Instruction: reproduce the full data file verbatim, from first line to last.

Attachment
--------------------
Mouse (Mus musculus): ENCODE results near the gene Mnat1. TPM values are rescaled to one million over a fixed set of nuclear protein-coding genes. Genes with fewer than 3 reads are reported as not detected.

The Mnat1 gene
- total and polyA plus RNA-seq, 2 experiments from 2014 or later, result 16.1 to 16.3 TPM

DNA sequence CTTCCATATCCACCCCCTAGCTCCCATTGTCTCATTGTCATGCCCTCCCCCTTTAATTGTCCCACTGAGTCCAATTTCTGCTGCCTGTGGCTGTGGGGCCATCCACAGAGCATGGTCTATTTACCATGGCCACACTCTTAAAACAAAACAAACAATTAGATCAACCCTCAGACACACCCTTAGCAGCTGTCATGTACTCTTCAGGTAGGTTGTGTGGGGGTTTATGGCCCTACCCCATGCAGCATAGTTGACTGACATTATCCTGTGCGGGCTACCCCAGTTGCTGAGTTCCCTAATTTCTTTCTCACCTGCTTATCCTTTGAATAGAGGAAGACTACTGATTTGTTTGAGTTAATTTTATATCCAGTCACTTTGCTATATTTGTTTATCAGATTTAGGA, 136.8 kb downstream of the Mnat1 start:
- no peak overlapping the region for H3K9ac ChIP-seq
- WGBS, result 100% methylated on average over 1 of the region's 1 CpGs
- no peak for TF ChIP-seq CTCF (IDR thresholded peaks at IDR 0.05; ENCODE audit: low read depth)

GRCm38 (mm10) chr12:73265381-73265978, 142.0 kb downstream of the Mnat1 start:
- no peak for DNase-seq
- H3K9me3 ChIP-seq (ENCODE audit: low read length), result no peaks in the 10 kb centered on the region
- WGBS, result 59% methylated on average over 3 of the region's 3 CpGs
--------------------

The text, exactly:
Mouse (Mus musculus): ENCODE results near the gene Mnat1. TPM values are rescaled to one million over a fixed set of nuclear protein-coding genes. Genes with fewer than 3 reads are reported as not detected.

The Mnat1 gene
- total and polyA plus RNA-seq, 2 experiments from 2014 or later, result 16.1 to 16.3 TPM

DNA sequence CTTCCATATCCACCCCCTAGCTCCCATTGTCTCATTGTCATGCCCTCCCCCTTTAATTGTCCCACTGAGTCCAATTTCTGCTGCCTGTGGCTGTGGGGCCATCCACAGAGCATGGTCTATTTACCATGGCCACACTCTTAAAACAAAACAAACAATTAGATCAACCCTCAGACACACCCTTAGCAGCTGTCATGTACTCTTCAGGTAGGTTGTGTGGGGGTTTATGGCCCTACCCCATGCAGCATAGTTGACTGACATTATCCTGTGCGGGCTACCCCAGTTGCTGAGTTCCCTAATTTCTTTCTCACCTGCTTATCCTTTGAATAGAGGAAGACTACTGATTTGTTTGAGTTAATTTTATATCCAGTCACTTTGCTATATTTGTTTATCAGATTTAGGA, 136.8 kb downstream of the Mnat1 start:
- no peak overlapping the region for H3K9ac ChIP-seq
- WGBS, result 100% methylated on average over 1 of the region's 1 CpGs
- no peak for TF ChIP-seq CTCF (IDR thresholded peaks at IDR 0.05; ENCODE audit: low read depth)

GRCm38 (mm10) chr12:73265381-73265978, 142.0 kb downstream of the Mnat1 start:
- no peak for DNase-seq
- H3K9me3 ChIP-seq (ENCODE audit: low read length), result no peaks in the 10 kb centered on the region
- WGBS, result 59% methylated on average over 3 of the region's 3 CpGs